The Pittsburgh Steelers, at least in their own evaluative process, hit a home run in the first round by securing their featured back of the future in Najee Harris with their first round pick. Whether that ends up being for the next five years or the next 10 remains to be seen, but it’s undeniable that they just upgraded one of their weakest positions.
With that being said, we still have a long way to go before we can call this anything close to a complete roster. General manager Kevin Colbert might have said during the team’s pre-draft press conference that they could line up and play a game now if need be. The reality is that there are certain upgrades that would be a hindrance if not made.
That makes this second day of the 2021 NFL Draft crucial for the Steelers, as significant as last year’s Day 2, and they must replicate the same sort of success that they had then. Landing wide receiver Chase Claypool in the second round and then edge rusher Alex Highsmith in the third, they locked in two young players who would emerge as starters by year two.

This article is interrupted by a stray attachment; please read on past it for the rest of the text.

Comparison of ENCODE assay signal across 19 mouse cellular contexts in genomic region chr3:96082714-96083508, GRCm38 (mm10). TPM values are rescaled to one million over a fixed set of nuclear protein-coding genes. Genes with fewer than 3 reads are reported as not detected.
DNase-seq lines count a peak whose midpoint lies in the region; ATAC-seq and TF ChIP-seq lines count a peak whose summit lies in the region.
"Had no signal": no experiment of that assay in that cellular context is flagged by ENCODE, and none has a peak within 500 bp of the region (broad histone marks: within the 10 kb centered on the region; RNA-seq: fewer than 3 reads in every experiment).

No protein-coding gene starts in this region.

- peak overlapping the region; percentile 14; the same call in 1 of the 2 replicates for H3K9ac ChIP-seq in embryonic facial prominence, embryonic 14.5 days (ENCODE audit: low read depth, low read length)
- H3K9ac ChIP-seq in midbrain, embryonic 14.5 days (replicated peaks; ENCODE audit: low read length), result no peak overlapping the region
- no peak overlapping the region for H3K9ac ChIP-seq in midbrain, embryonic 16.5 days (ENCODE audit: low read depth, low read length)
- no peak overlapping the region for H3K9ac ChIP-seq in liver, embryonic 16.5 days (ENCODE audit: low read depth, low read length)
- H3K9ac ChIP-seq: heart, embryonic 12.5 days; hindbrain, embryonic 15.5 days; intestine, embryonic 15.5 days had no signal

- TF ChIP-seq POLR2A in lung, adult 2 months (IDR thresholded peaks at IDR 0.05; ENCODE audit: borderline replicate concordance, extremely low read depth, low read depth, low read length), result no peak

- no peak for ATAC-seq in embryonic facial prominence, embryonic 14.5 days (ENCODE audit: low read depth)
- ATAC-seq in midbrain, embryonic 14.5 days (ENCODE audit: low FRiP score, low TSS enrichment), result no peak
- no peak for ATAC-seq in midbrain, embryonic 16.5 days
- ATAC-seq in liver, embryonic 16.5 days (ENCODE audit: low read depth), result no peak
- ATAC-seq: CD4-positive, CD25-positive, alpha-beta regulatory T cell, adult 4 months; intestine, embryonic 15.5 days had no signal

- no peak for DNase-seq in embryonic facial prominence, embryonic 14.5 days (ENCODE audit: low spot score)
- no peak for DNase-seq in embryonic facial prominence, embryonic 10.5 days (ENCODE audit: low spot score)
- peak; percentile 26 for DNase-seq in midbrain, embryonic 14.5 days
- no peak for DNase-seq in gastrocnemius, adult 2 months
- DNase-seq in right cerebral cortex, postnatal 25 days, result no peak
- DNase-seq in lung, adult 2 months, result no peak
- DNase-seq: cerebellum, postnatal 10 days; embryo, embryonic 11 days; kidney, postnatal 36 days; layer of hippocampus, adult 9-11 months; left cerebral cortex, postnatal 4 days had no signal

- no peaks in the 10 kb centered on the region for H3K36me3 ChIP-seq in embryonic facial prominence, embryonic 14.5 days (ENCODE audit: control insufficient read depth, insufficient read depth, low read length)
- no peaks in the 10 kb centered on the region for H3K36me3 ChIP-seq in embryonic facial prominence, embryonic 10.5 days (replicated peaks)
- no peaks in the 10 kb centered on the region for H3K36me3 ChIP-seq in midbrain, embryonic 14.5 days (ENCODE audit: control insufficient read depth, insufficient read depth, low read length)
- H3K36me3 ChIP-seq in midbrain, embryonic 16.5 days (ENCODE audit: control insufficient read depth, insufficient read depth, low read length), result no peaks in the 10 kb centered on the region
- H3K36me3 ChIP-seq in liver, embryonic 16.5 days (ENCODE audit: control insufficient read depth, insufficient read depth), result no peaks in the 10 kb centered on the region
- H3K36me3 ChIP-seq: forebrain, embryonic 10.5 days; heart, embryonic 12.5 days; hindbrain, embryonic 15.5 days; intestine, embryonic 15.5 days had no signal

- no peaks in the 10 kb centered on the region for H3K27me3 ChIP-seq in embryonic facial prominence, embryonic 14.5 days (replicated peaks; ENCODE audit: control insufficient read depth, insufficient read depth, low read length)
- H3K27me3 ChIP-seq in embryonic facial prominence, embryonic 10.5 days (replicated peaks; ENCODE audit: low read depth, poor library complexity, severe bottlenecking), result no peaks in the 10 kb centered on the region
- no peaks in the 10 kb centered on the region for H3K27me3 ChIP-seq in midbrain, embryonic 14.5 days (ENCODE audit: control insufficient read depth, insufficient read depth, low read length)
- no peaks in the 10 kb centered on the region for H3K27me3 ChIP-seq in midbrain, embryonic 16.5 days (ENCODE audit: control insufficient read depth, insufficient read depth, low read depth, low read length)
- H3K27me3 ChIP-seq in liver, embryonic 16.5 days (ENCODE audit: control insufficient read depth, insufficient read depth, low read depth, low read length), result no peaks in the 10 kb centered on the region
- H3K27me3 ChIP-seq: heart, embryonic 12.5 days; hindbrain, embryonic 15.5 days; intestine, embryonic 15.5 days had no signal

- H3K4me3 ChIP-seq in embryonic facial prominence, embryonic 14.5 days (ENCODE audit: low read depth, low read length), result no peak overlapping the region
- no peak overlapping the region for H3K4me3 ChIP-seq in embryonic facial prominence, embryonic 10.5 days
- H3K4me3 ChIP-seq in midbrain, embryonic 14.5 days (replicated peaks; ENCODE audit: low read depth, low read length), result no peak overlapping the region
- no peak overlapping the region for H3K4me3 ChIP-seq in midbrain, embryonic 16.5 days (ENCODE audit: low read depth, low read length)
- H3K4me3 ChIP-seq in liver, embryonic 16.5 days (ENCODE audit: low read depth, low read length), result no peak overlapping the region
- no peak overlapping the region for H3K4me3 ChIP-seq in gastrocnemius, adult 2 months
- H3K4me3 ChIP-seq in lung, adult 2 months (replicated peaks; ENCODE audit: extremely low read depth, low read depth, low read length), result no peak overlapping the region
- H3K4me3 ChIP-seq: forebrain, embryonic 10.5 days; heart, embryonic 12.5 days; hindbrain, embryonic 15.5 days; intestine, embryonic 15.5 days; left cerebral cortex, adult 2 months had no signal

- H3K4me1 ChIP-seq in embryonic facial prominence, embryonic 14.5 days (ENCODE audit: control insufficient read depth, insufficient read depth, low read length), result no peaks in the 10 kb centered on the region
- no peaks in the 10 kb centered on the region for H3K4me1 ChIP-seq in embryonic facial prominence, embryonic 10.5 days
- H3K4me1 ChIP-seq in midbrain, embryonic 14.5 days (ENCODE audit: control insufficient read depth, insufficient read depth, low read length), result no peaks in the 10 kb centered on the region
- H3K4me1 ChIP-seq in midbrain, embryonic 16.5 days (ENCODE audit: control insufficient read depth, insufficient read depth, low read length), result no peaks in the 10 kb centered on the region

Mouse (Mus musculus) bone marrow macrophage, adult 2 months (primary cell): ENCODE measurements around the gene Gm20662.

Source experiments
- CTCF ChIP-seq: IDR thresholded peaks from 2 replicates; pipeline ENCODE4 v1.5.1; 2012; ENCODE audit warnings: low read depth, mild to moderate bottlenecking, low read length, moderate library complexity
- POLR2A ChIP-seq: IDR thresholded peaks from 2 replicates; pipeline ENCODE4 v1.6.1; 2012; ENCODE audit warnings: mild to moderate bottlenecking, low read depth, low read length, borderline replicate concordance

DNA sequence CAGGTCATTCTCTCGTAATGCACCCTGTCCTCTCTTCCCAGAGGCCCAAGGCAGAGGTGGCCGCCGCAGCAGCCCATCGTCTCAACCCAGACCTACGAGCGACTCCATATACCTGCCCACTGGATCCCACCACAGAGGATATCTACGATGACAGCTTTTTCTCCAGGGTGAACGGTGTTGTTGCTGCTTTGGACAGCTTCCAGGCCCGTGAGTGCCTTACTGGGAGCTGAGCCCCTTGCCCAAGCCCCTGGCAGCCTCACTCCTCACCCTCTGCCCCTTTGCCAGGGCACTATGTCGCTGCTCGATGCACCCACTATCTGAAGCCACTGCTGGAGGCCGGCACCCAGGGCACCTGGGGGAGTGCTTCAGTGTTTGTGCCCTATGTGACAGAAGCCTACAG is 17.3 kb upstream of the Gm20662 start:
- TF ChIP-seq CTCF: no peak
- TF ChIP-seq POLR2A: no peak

There are still a couple more positions that could used day one contributors and long-term starters. The center position is at or near the top of the list, and the good news to that end is that all of the centers are still on the board, including the likes of Landon Dickerson and Creed Humphrey. If either slide to 55, they almost have to be the pick.
There are numerous tackles still available who could very legitimate compete to be a day one starter this year at left tackle. Teven Jenkins is the biggest name there, but of course it would be a stunner if he lasts to pick 40, let alone 55. Liam Eichenberg, Sam Cosmi, Jalen Mayfield, and Walker Little are just some of the other potential Day 2 names.
Lest we forget, the Steelers are also down two outside linebackers and two cornerbacks from last season. You still have Tyson Campbell, Ifeatu Melifonwu, Aaron Robinson, and a host of others at the latter position. Azeez Ojulari is of course the biggest pass rusher still on the board. Like Jenkins, it would be flabbergasting if he gets anywhere close to Pittsburgh’s range.
And of course, there is a need for another tight end, following the retirement of Vance McDonald. The first round would have been far too rich for Pat Freiermuth out of Penn State. Given the pre-draft affection the Steelers had for him, he could certainly be the pick at 55, and could be an immediate contributor, as well.
Whoever they add to the roster this day, they have to be players who are capable of contributing, at least as depth, right away, and very shortly thereafter profiling as a future starter. This is the foundation for the next generation of Steelers success — or failure — some of the first features of the post-Ben Roethlisberger era to come.